Imagine you had just 13 minutes to prepare for the possibility of a tornado touching down where you live. When it comes to the complexities involved in tornado forecasting, the truth is that this timeline may be the best-case scenario in terms of lead time. However, even as scientists continue to push the boundaries of knowledge and technology in order to improve tornado forecasting, others worry that doing so risks losing sight of the main message. Let’s take a closer look at the current research, along with why more time may not translate to decisions that save lives.
Meteorologists use a combination of current weather conditions and forecast models to predict severe weather. While these computer programs have some value, they rely on one critical factor: That notoriously unpredictable weather will actually behave the way we want it to. Sophisticated new forecasting technology also helps meteorologists understand just how likely the weather is to conform to expectations, as well as to understand the full range of possible weather conditions.
While today’s average lead time of 13 minutes may not sound like much, it’s vastly longer than the less-than-five minutes of just decades ago. But is adding more time the most life-saving solution? Some experts say, “No.”
The concern of University Corporation for Atmospheric Research meteorologist and behavioral scientist Kim Klockow, rather than giving people more time to prepare for impending storms, history shows that additional lead time may trigger poor decision-making. For example, rather than shoring up their homes and putting disaster plans in place, many people instead succumb to the urge to flee—in itself a dangerous prospect when multiplied across millions of people doing the same thing.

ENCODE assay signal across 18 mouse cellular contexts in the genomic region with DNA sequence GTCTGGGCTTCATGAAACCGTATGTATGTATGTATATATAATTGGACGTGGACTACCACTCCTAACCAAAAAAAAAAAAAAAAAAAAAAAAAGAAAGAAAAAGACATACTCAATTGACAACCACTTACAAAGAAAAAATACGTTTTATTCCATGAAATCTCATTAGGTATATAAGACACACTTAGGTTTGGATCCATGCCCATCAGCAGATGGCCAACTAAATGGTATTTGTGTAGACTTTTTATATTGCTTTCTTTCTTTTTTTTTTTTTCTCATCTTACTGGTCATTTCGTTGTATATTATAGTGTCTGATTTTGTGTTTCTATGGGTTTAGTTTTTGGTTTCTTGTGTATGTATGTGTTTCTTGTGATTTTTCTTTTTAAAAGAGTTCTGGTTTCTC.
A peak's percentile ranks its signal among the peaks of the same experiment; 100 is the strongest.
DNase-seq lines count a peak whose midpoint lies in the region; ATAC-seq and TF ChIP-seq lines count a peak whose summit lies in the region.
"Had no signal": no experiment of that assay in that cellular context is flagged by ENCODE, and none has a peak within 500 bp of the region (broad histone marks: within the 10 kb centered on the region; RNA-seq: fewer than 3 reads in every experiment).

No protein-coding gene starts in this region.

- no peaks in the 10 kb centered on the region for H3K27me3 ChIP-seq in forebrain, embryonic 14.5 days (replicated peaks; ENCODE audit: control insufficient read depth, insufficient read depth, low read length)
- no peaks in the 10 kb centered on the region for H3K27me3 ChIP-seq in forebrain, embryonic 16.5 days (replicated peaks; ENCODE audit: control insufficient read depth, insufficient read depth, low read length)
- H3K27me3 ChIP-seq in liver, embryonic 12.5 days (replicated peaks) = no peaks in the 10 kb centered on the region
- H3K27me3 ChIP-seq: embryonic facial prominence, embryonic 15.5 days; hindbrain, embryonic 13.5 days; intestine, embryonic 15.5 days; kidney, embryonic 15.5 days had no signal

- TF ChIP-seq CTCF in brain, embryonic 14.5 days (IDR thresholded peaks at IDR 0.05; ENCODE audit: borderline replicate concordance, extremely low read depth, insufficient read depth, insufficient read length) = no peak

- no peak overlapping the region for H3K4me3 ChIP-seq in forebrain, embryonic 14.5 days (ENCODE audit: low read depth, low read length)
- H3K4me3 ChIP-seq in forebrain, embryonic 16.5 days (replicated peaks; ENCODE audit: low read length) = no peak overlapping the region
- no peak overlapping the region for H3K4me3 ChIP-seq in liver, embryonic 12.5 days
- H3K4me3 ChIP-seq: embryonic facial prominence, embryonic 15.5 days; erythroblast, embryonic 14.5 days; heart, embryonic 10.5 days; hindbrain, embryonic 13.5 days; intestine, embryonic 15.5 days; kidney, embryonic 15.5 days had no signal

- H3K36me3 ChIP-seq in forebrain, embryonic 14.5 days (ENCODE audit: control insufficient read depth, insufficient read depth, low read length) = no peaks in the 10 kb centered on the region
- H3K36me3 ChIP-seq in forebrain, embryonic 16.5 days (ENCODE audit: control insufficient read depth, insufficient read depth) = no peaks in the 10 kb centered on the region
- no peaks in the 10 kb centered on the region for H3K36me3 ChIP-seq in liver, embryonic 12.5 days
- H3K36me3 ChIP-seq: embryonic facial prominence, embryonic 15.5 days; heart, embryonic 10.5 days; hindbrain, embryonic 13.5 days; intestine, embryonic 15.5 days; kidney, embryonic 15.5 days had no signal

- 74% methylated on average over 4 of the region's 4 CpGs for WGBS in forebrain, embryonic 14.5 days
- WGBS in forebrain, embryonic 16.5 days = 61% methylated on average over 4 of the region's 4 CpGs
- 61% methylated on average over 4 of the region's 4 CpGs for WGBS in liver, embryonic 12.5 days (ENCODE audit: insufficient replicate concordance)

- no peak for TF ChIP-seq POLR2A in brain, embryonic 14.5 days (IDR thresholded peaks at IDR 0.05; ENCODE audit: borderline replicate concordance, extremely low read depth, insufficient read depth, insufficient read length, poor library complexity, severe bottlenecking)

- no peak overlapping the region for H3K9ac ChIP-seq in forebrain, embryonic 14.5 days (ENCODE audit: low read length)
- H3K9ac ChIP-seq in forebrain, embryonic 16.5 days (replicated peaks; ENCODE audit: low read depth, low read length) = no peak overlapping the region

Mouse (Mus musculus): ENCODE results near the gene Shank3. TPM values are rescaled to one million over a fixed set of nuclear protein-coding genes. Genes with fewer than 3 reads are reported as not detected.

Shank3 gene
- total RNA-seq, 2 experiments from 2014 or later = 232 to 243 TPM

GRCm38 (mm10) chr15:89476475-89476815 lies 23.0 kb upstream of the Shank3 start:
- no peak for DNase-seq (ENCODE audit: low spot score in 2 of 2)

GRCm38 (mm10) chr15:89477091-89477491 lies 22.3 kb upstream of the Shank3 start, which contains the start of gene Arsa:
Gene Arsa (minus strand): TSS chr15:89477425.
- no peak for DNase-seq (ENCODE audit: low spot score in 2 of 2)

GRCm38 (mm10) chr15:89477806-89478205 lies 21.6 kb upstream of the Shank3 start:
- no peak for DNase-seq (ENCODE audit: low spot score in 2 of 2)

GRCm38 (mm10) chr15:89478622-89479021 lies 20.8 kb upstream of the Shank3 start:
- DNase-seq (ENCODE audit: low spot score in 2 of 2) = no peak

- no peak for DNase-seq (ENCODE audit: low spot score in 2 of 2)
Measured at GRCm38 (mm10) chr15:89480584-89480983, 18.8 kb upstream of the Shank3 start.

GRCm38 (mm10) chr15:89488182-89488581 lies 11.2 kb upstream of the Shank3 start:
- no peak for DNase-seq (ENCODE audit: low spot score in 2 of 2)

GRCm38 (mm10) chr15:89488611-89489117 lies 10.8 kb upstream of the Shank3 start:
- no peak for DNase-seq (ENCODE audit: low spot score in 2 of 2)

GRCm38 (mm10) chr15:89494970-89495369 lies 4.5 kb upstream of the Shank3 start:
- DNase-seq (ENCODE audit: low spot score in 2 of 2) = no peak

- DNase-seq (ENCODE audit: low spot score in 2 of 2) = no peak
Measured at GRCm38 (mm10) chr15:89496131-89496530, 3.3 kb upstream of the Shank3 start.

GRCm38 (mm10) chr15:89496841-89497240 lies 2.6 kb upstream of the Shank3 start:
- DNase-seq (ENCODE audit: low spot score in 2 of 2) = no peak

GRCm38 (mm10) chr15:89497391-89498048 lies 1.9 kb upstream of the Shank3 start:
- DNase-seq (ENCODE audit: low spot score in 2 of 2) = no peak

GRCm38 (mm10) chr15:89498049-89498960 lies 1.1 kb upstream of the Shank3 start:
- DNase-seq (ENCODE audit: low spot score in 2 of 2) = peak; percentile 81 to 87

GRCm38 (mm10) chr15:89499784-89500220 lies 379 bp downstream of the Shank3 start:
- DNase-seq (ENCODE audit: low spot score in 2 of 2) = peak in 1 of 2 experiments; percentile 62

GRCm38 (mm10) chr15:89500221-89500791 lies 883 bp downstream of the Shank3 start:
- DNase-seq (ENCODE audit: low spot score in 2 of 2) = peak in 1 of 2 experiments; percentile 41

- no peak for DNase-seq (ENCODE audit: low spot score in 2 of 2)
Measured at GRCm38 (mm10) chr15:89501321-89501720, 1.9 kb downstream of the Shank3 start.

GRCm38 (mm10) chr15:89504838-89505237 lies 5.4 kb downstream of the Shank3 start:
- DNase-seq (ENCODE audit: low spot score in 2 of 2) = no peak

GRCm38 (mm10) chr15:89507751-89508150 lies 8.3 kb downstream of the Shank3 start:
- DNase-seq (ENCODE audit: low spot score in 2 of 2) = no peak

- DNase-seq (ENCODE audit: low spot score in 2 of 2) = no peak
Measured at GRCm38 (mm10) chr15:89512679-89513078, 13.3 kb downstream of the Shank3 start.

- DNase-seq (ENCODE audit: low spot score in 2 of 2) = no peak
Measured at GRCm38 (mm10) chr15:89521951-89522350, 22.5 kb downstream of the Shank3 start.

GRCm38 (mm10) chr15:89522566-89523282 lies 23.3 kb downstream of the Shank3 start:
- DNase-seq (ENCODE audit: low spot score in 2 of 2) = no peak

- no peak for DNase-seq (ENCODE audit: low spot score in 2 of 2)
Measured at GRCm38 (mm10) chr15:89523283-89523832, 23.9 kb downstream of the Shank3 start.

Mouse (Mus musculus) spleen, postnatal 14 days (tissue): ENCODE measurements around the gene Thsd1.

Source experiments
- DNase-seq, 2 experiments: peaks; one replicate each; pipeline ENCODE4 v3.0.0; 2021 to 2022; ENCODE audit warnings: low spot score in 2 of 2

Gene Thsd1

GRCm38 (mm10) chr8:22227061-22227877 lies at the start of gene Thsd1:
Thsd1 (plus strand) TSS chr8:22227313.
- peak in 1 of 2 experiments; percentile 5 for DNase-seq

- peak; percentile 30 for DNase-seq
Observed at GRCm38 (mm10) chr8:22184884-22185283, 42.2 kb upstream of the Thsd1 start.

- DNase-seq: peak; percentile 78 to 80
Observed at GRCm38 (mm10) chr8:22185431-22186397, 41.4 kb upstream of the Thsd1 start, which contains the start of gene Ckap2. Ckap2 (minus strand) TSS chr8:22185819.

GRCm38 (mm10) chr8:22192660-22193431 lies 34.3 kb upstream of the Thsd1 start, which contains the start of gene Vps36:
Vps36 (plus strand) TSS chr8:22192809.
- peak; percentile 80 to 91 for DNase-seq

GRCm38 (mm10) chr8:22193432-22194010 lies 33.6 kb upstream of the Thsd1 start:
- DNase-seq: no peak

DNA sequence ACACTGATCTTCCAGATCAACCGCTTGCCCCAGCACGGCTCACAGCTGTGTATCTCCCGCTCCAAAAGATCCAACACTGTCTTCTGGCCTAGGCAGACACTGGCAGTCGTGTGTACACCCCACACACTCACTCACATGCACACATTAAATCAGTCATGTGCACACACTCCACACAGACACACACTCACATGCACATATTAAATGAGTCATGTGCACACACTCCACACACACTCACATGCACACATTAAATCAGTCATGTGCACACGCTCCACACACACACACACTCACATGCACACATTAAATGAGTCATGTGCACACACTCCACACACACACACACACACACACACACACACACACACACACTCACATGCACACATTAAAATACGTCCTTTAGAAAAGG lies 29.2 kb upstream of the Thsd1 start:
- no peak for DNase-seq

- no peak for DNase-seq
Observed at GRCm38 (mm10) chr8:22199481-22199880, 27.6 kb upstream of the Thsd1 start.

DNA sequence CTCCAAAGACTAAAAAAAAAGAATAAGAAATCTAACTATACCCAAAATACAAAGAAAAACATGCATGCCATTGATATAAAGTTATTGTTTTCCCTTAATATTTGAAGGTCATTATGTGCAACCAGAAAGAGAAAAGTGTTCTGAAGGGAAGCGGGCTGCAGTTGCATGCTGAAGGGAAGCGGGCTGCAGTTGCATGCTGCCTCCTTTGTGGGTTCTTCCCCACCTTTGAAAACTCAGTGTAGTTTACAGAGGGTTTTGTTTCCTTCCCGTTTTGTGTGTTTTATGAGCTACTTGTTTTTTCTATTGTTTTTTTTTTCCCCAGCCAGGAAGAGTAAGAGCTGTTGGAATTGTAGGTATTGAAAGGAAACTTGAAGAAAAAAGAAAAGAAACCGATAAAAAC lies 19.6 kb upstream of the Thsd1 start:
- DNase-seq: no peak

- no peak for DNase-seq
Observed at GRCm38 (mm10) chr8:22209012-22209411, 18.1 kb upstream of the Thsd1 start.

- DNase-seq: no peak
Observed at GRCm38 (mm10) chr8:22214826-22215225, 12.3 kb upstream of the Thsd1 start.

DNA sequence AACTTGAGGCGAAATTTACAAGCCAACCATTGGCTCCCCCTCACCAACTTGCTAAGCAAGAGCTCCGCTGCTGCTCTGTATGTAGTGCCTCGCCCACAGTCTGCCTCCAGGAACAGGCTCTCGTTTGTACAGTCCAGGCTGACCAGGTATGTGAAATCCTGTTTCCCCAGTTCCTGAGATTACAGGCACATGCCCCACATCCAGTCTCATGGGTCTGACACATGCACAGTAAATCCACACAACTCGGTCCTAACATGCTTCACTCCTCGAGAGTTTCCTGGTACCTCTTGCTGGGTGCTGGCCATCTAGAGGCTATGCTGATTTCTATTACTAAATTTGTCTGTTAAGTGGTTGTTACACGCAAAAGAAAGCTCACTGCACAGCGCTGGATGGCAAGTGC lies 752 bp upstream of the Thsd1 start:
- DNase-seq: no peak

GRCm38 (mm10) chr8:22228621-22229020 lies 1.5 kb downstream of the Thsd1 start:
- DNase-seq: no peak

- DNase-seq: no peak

Says Klockow, “Some of the gaps [that lead to this poor decision] include people not knowing how safe their homes really are. People see the destruction and they don’t know that 99 per cent of people survive in well-built home, even in the worst tornadoes. If you’re trapped in a car, even a small tornado could kill you.”
So what’s the alternative to more time? More information. Understanding the value of planning and preparation is the first step. Also of equal importance? Better communication practices.
Ultimately, knowing that a storm is coming is only one small part of the picture. Having a plan in place to weather that storm is equally vital, and yet can be dangerously overlooked in the push for more time.
Luckily, there are things every organization can do right now to save lives in the event of an extreme weather event—whether with five days or five seconds of lead time.
Long before a tornado watch or warning becomes imminent, devise communication strategies aimed at making sure people get the essential information they need when they need it. This means taking into considering not only the different channels through which people communicate in our omni-channel world, but also differences among individuals themselves. In other words, it’s more than a mere matter of conveying information, but also in conveying it through the most productive means.
Think of it this way: While tornado sirens don’t tell you what to do in an emergency, timely, pre-recorded, optimally delivered emergency notification systems can and do. Rather than helplessly wondering when a tornado or other weather-related emergency will occur, visit Send Word Now to learn more about how to ensure optimal decision-making among your constituents when disaster strikes.